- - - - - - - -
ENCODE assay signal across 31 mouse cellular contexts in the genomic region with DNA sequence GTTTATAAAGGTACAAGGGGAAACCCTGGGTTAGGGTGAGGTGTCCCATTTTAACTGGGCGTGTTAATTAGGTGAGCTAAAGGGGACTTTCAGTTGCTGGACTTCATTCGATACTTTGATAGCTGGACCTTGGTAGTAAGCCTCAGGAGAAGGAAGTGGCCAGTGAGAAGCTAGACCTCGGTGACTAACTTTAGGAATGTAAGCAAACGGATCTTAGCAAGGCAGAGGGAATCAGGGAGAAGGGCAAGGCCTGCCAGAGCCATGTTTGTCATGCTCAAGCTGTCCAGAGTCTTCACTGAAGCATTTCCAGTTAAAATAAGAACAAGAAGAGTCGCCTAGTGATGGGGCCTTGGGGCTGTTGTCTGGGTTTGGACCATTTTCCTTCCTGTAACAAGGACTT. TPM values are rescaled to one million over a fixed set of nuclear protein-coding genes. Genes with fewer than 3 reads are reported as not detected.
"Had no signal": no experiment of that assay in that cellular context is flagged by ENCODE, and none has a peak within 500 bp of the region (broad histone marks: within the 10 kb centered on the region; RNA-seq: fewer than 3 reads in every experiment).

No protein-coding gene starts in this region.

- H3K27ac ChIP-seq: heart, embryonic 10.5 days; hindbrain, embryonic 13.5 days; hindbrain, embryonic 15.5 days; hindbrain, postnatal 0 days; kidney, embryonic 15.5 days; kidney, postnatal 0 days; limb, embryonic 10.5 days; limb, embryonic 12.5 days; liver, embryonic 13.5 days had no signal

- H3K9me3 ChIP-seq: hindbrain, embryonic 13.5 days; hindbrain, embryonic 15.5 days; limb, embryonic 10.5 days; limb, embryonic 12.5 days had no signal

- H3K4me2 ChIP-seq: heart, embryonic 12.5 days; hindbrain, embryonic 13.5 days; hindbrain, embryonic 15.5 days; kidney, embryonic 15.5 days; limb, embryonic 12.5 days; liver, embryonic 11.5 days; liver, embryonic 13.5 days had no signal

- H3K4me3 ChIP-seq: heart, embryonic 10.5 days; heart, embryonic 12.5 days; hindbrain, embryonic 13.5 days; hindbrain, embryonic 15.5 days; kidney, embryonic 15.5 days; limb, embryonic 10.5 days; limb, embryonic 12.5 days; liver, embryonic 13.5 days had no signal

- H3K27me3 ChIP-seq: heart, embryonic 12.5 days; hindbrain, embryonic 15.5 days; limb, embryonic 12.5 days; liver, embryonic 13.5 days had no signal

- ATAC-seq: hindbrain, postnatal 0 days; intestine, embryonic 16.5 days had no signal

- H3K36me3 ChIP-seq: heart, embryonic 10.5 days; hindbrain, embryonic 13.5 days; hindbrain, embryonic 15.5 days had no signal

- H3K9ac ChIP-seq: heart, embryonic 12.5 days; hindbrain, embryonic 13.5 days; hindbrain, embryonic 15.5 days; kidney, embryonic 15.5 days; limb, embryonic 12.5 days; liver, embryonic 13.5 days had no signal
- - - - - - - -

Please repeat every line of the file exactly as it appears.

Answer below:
ENCODE assay signal across 31 mouse cellular contexts in the genomic region with DNA sequence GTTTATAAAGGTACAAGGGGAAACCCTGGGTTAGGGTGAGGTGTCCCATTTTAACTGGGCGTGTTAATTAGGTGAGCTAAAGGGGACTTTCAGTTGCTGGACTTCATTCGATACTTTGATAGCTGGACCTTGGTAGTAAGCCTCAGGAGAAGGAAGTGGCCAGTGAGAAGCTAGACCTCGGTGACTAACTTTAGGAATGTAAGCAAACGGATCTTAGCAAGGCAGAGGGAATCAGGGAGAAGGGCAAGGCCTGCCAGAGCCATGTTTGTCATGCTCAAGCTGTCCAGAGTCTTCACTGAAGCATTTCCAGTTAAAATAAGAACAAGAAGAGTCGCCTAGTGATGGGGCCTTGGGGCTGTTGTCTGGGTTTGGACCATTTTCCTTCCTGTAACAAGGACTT. TPM values are rescaled to one million over a fixed set of nuclear protein-coding genes. Genes with fewer than 3 reads are reported as not detected.
"Had no signal": no experiment of that assay in that cellular context is flagged by ENCODE, and none has a peak within 500 bp of the region (broad histone marks: within the 10 kb centered on the region; RNA-seq: fewer than 3 reads in every experiment).

No protein-coding gene starts in this region.

- H3K27ac ChIP-seq: heart, embryonic 10.5 days; hindbrain, embryonic 13.5 days; hindbrain, embryonic 15.5 days; hindbrain, postnatal 0 days; kidney, embryonic 15.5 days; kidney, postnatal 0 days; limb, embryonic 10.5 days; limb, embryonic 12.5 days; liver, embryonic 13.5 days had no signal

- H3K9me3 ChIP-seq: hindbrain, embryonic 13.5 days; hindbrain, embryonic 15.5 days; limb, embryonic 10.5 days; limb, embryonic 12.5 days had no signal

- H3K4me2 ChIP-seq: heart, embryonic 12.5 days; hindbrain, embryonic 13.5 days; hindbrain, embryonic 15.5 days; kidney, embryonic 15.5 days; limb, embryonic 12.5 days; liver, embryonic 11.5 days; liver, embryonic 13.5 days had no signal

- H3K4me3 ChIP-seq: heart, embryonic 10.5 days; heart, embryonic 12.5 days; hindbrain, embryonic 13.5 days; hindbrain, embryonic 15.5 days; kidney, embryonic 15.5 days; limb, embryonic 10.5 days; limb, embryonic 12.5 days; liver, embryonic 13.5 days had no signal

- H3K27me3 ChIP-seq: heart, embryonic 12.5 days; hindbrain, embryonic 15.5 days; limb, embryonic 12.5 days; liver, embryonic 13.5 days had no signal

- ATAC-seq: hindbrain, postnatal 0 days; intestine, embryonic 16.5 days had no signal

- H3K36me3 ChIP-seq: heart, embryonic 10.5 days; hindbrain, embryonic 13.5 days; hindbrain, embryonic 15.5 days had no signal

- H3K9ac ChIP-seq: heart, embryonic 12.5 days; hindbrain, embryonic 13.5 days; hindbrain, embryonic 15.5 days; kidney, embryonic 15.5 days; limb, embryonic 12.5 days; liver, embryonic 13.5 days had no signal